Rubber Jellyfish now available online

By November 9, 2019 Uncategorized

It’s been a bit quiet around here while we have been working toward our digital release. There have been so many ups and downs to get this film first to theatres, then to film festivals and community events all around the world.

We kept the film exclusively in theatres and at community events for over a year intentionally because of the incredible feedback we were getting from these events.

Activists were using the film as a conservation tool and bringing influential people, including politicians, to screenings to push important legislations surrounding balloon release ceremonies over the line.

Now we want to see the film be seen by as many people as possible and so we are letting it loose into the big wide world!

Rubber Jellyfish is now available in the USA and UK to Prime Video subscribers. This opens up 115 MILLION potential viewers who can stream the film for FREE!!! We are so stoked about this. For those outside of the US and UK, you can view the film for a small rental or download fee through Vimeo On Demand ( Fees received will contribute to our next meaningful creation (another conservation film) which is already underway.

Rubber Jellyfish is also available to schools in Australia, the UK, and New Zealand via the subscription streaming service Clickview (which has a 1 month free trial) or interested schools can purchase an educational screening license directly from us. Proceeds again will go toward our next conservation film.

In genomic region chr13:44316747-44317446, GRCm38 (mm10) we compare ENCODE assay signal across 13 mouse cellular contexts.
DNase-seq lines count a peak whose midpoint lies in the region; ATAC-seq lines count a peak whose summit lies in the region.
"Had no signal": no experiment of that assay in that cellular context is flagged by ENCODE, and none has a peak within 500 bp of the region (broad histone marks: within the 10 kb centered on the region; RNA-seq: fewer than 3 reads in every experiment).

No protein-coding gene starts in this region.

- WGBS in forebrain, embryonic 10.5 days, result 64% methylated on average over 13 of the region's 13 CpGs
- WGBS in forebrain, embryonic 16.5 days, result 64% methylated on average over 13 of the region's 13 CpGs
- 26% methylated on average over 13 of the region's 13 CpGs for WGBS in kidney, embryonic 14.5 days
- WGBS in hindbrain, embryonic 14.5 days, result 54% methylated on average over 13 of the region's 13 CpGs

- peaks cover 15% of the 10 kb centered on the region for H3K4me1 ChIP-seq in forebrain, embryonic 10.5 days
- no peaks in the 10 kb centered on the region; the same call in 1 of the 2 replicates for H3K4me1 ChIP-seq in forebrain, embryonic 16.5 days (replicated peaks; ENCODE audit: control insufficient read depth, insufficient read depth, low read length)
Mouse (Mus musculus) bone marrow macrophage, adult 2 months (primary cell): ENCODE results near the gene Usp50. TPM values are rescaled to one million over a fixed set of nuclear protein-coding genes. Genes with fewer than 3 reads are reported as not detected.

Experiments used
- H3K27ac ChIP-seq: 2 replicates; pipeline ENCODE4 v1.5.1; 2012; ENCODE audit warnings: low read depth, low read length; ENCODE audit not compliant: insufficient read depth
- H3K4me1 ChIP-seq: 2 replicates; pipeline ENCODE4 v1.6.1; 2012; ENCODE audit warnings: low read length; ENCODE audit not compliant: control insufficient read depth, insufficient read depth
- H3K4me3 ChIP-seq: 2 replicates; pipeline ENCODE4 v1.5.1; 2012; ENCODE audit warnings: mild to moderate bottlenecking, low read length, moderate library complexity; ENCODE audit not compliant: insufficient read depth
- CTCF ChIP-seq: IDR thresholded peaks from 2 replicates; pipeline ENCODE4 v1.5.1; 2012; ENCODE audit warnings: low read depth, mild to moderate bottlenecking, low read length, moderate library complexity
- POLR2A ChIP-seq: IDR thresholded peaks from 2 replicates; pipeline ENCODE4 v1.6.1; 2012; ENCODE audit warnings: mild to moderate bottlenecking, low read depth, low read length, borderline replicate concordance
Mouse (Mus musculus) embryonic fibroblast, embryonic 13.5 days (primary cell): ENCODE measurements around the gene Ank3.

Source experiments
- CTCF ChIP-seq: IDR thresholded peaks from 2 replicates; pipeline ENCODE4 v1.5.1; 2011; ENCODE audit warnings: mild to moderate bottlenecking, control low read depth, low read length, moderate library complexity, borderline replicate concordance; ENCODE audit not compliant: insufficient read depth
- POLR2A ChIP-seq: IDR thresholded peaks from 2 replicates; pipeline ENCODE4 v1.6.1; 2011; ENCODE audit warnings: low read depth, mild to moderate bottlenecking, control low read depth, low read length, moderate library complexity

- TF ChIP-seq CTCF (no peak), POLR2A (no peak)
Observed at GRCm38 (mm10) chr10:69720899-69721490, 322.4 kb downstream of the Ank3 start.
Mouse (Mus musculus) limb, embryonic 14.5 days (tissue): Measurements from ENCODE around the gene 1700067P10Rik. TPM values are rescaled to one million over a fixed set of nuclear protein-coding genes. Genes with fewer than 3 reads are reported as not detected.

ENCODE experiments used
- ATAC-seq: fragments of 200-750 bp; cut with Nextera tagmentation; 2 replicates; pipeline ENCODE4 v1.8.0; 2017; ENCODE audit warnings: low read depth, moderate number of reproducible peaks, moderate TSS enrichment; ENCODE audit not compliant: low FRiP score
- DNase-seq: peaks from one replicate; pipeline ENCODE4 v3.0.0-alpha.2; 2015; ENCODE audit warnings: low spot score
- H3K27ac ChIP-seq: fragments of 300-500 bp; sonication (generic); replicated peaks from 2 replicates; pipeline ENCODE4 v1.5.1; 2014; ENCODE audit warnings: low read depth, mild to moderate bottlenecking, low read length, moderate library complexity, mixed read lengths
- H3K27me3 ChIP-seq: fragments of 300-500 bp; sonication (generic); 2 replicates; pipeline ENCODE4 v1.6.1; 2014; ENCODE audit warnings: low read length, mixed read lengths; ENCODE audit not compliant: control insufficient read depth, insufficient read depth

We would be so extremely grateful if you would share this post far and wide and help the film be viewed by as many people as possible. Sea turtles, sea birds, platypuses, seals, horses, bighorn sheep, and countless other species are impacted every year by balloon litter. Our film focussed on endangered sea turtles and sea birds because they deliberately swallow balloons they find floating in the water because they so closely resemble their natural food items.

For three decades, the balloon industry told customers that latex balloons were environmentally friendly which created a worldwide trend of balloon release ceremonies. The people that conducted these ceremonies were not bad people, they were misinformed people. The balloon store owners that told people this information were not even bad people because so often they had also been misinformed by their own industry trade groups.

This film puts the environmentally friendly balloon myth to rest once and for all.

For those of you who were looking forward to a Netflix release, we unfortunately were rejected by Netflix because they felt it was too niche. However, they did not review the full film, only the trailer. If this bothers you, it may be helpful contact Netflix and request the film.

Thank you so much to all of you who have supported us every step of the way.

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